And the thing to remember, even if your book is published, the shelf life won't be long . . . unless it becomes a classic. So it is realistic to use references like you've mentioned, just try to limit them.

(Very jealous that you're going to buy LS as soon as it comes out. I have to wait for it to be shipped. But at least then I have time to TRY to finish off my wip first.) ;)

Jodi Henry said...

I write both YA and Adult and I have heard on a few agents sites that you shouldn't date your books with referances that are constantly changing. Seriously, by the time you publish your referances may be so out of date that nothing makes sense to your reader.

Some authors still do it though. Melissa De La Cruze does it in the Blue Bloods series, like all five books. They are full of fashion trendy designer names that change every years during fashion week.

Maybe it depends on your editor/publisher. IDK. And sorry no teens here. *thank goodness*


Shannon O'Donnell said...

I have a whole day of high school students to use as verification if I need to - not to mention for spying, eavesdropping, etc... If you have questions you want me to ask them, just email them and I'll take a poll. :-)

Kimberly Franklin said...

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The winners are listed in this post! Congrats!!

Carol Riggs said...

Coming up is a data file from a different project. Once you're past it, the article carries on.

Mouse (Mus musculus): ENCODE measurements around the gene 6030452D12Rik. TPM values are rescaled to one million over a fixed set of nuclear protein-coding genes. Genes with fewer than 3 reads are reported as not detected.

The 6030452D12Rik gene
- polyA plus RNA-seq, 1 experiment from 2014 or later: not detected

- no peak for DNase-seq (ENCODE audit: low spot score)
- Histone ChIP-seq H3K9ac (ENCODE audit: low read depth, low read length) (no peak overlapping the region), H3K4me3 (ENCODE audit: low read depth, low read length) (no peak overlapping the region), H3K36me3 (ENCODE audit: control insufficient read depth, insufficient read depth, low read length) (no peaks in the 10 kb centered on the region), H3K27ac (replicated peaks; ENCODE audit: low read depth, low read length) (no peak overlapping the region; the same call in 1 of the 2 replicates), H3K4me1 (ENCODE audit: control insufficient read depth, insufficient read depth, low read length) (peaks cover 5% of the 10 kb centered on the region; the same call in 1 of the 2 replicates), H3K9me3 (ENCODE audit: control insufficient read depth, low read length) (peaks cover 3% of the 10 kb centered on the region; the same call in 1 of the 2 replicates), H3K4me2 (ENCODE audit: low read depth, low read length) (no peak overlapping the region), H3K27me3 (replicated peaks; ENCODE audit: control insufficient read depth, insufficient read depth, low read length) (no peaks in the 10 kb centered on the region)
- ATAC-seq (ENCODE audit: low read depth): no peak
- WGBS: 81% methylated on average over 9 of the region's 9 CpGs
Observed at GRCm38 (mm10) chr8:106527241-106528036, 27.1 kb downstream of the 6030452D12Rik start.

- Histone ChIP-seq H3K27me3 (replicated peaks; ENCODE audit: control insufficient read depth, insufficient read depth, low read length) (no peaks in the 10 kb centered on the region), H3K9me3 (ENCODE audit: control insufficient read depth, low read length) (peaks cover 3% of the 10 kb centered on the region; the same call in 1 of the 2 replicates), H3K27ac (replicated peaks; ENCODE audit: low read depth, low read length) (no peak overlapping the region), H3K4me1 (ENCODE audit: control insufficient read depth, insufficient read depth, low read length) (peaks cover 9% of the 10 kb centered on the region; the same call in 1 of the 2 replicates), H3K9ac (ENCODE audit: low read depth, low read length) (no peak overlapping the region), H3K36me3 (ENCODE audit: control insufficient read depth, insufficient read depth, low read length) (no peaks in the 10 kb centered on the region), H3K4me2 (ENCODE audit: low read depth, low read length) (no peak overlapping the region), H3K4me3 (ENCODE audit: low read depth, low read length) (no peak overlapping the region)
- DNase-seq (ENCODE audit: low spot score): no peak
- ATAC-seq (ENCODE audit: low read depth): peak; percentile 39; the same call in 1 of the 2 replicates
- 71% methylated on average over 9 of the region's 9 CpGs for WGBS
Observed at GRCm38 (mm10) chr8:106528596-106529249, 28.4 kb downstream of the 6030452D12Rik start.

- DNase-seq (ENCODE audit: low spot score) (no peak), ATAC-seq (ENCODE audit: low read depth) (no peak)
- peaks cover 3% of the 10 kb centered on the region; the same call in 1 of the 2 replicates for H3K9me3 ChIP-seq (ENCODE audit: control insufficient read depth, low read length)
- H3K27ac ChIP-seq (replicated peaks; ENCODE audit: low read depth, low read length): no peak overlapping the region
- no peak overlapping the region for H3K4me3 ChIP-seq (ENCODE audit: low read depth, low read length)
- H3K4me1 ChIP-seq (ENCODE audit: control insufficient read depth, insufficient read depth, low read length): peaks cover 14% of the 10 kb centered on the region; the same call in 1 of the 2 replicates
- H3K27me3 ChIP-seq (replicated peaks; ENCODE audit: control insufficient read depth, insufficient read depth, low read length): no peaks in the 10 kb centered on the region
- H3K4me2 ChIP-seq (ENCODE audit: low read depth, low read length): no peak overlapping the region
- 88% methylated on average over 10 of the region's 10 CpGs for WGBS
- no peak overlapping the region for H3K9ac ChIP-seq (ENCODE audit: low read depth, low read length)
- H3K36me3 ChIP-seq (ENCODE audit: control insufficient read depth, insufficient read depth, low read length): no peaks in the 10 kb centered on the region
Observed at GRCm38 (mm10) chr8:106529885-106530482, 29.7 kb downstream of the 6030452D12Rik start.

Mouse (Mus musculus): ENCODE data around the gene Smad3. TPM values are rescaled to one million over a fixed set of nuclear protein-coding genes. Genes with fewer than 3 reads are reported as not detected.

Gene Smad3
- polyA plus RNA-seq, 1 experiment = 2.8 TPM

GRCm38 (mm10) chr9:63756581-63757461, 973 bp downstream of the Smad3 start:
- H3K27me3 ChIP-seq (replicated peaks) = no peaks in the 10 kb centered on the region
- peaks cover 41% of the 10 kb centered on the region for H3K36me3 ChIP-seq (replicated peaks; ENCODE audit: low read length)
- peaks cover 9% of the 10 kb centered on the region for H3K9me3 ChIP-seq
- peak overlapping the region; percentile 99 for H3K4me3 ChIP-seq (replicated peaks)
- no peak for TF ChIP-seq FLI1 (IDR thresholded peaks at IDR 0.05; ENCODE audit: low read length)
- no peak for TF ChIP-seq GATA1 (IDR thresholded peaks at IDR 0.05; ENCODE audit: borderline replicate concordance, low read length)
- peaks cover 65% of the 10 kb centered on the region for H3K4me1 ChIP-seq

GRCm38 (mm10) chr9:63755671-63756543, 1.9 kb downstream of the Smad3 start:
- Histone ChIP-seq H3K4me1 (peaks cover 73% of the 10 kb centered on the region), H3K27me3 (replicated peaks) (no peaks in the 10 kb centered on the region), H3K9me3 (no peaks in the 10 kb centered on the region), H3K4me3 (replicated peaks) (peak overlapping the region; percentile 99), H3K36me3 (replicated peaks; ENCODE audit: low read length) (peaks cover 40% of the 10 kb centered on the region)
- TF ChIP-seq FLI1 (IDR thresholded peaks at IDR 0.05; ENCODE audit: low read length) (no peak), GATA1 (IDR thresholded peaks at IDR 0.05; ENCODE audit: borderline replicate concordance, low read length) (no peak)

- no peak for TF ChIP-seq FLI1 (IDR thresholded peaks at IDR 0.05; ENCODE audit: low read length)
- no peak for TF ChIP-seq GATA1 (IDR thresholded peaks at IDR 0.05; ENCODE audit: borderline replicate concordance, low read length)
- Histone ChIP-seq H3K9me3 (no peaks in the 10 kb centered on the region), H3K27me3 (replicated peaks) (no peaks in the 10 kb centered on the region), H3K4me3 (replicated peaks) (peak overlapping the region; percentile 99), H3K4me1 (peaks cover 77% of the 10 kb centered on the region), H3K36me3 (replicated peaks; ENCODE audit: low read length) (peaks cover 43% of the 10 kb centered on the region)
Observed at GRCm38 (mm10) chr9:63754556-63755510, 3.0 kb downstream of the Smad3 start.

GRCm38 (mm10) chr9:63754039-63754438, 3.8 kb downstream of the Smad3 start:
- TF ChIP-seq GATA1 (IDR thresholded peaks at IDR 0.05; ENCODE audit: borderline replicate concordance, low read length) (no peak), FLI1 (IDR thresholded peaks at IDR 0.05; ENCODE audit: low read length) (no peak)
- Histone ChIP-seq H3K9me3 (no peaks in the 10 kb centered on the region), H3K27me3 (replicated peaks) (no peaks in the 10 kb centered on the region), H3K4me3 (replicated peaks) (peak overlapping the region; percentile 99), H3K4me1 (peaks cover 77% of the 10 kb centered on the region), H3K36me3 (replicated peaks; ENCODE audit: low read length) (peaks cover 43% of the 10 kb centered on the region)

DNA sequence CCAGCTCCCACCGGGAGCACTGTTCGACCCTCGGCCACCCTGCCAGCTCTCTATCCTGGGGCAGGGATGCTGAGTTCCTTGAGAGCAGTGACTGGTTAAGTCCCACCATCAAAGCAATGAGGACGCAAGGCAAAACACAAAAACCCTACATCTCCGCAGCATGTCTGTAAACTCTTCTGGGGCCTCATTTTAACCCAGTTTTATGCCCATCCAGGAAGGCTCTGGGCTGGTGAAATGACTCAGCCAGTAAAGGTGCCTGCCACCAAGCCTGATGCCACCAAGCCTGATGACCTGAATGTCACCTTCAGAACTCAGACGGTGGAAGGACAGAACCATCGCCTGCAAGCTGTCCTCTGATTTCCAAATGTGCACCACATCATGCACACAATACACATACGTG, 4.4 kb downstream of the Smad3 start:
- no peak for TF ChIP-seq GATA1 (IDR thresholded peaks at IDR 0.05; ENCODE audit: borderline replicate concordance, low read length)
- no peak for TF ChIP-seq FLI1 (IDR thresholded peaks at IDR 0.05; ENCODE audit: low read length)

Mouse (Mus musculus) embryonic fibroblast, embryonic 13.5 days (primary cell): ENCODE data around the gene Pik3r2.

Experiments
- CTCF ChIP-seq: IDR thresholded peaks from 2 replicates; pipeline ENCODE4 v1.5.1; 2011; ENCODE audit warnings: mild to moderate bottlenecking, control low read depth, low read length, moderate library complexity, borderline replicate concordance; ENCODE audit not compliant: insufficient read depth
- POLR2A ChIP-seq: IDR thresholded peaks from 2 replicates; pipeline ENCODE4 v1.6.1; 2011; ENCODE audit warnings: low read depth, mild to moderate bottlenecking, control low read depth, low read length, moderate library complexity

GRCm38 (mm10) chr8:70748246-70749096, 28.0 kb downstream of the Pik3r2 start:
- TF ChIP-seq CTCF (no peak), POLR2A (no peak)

I try to be REALLY careful about things that would date my novels. I would think that Frodo would be more timeless than Justin Bieber, but then, I'm not a teen. ;o)

I personally dislike reading novels with references to things I know nothing or only a little about. It's sorta like name-dropping for popularity. Not that YOU are doing this, but I've seen novels saturated with brand names and movie actor names and book names and band names, and it doesn't do anything for me (except grumble to myself and make me skim)!

Pk Hrezo said...

I think classic icons are fine. There's a reason why they're classics and if the teen reader doesn't know who they are, they will after they read your book.
I believe moderation is key when using current styles, however that's why there's a genre called contemporary. It's fun to go back and read a book to see what was in at the time.
IMO LOTR will never go out of style. I've used it in my YA stories too.

Guinevere said...

I'd worry about dating something with Beiber, but I think Frodo is one of those classic references that's always safe (as Pk Hrezo said).

I also switch back and forth between adult/YA (actually, most of what I write is "New Adult" but I'm not sure how far to take that particular descriptor yet as I see some agents and publishers using it but not many), and YA definitely does pose its own challenges!

Tina Toler said...

I am using a somewhat fictional band instead of an actual person in mine. With that I can get the value from an icon without dating it.

The reason I say it is somewhat fiction is the band, The Love Bomb, is real. It's sole members are my son and his friend Brandi. They have written songs but haven't done much with it and don't get to practic much so it's kind of my way of paying tribute to them.

And...I absolutely love your picture your posted. Where were guys like that when I was young?